Increased production of the immunological substance sCD14 after HCV infection
1 September 2016
The intestinal flora is important for maintaining an immunological balance. This is mainly due to leakage of bacterial products through the intestinal wall rendering them visible to the immune system. This process, called microbial translocation induces a response of the immune system by producing a substance called sCD14.
HIV infection increases the permeability of the intestinal wall, resulting in more leakage of bacterial products, causing an incresas in sCD14 in the blood. A chronic infection and prolonged elevation of bacterial translocation may most likely increases the risk of prolonged overstimulation of the immune system. This may cause exhaustion of the immune system.
During chronic HCV infection similar elevated concentrations of sCD14 are found in the blood. However, HCV infection also disrupts the hepatic function, and therefore it is not clear whether the increase is caused by intestinal damage, or by a reduced function of the liver. Unlike humans, the liver function of chimpanzees chronically infected with HCV is not impaired. Therefore chimpanzees are ideally suited to study this.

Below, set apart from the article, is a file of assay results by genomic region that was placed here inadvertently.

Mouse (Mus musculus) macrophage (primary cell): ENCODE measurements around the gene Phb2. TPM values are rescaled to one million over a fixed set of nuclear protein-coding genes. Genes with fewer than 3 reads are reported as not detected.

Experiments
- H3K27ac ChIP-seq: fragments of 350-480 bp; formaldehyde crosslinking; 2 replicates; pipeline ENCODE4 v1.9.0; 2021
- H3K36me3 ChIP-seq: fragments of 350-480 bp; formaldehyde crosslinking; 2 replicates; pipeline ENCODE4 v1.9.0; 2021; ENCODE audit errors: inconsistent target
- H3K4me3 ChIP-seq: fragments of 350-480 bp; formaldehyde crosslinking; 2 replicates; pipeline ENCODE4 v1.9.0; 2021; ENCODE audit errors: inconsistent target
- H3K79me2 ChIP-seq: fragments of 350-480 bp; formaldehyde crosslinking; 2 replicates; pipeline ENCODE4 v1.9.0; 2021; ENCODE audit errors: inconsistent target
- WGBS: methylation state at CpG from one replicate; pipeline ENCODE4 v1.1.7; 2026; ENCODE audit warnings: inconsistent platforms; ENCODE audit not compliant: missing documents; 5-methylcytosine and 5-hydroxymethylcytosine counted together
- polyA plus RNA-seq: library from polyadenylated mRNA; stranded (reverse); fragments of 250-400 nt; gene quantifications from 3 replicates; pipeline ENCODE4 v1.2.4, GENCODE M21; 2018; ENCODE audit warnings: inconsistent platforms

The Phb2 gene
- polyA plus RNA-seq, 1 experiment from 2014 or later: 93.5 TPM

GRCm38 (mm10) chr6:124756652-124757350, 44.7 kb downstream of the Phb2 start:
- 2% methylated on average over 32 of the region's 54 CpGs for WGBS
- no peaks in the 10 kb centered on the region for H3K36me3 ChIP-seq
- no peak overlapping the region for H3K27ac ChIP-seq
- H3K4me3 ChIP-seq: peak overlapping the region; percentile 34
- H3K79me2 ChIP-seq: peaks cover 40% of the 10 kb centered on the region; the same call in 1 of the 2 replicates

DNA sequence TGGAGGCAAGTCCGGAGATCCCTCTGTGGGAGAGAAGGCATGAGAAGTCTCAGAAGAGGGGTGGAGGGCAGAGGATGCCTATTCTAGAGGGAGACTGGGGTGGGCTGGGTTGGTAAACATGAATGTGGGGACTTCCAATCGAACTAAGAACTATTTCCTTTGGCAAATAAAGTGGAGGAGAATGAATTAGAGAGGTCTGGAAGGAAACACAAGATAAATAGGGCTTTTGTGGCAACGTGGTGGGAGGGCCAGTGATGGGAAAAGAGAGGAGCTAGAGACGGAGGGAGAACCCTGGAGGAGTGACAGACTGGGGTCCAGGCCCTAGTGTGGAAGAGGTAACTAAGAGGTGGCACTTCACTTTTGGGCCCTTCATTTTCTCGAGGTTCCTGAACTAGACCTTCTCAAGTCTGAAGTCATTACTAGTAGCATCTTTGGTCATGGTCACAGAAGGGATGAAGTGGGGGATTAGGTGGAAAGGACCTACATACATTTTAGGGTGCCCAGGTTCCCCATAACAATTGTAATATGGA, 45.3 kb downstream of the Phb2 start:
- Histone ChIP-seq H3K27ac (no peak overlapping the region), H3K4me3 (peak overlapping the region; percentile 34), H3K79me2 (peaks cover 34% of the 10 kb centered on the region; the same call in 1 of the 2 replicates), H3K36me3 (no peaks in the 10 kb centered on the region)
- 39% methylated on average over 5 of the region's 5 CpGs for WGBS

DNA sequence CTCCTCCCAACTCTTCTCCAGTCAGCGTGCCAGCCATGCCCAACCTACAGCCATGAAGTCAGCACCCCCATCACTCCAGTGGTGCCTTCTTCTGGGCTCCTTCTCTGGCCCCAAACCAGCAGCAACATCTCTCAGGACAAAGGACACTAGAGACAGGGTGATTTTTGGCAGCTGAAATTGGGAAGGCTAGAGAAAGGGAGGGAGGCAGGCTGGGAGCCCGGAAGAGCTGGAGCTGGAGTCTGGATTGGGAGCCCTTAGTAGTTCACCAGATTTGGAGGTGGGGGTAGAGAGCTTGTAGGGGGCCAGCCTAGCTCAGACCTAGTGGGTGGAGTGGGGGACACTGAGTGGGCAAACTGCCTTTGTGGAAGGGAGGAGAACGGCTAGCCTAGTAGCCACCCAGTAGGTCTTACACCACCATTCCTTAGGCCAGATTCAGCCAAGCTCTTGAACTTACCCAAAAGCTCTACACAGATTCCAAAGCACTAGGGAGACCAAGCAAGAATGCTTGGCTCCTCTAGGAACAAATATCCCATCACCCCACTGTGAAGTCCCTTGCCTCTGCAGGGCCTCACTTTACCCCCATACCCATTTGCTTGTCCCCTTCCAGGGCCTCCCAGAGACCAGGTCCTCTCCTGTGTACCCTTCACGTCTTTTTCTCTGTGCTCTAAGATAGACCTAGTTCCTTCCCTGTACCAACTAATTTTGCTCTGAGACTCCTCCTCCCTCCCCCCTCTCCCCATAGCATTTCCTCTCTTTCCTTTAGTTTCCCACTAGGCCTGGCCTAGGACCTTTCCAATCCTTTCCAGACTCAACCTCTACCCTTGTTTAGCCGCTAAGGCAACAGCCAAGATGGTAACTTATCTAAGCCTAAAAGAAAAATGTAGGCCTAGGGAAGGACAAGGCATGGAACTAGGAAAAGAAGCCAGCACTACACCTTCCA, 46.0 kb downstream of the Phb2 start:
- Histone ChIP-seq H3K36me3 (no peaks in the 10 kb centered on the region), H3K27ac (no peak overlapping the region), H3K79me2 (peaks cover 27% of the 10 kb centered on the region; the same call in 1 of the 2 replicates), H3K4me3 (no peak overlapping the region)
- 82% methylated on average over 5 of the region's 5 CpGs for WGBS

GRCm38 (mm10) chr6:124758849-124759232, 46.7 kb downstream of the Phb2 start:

In the past, research at the BPRC was performed with HIV or HCV-infected chimpanzees. Materials from these studies, such as blood cells and serum were stored. This archieved material was used to investigated further investigate whether bacterial translocation can occur in chimpanzees. In frozen blood samples from HIV-infected chimpanzees they found a significantly increased levels of sCD14. Analogous to humans infected with HIV, this was caused by an increased permeability of the intestinal wall.
Similarly increased concentration of sCD14 were found in the blood of HCV infected chimpanzees but in these animals this was not accompanied by increased permeability of the intestine. This indicates HCV infection induces the production of sCD14. The researchers found indications that this also occurs in humans.
The results of this research, published in the Journal of General Virology (https://www.ncbi.nlm.nih.gov/pubmed/27534537) contribute to a better understanding of the disease process of HCV infection.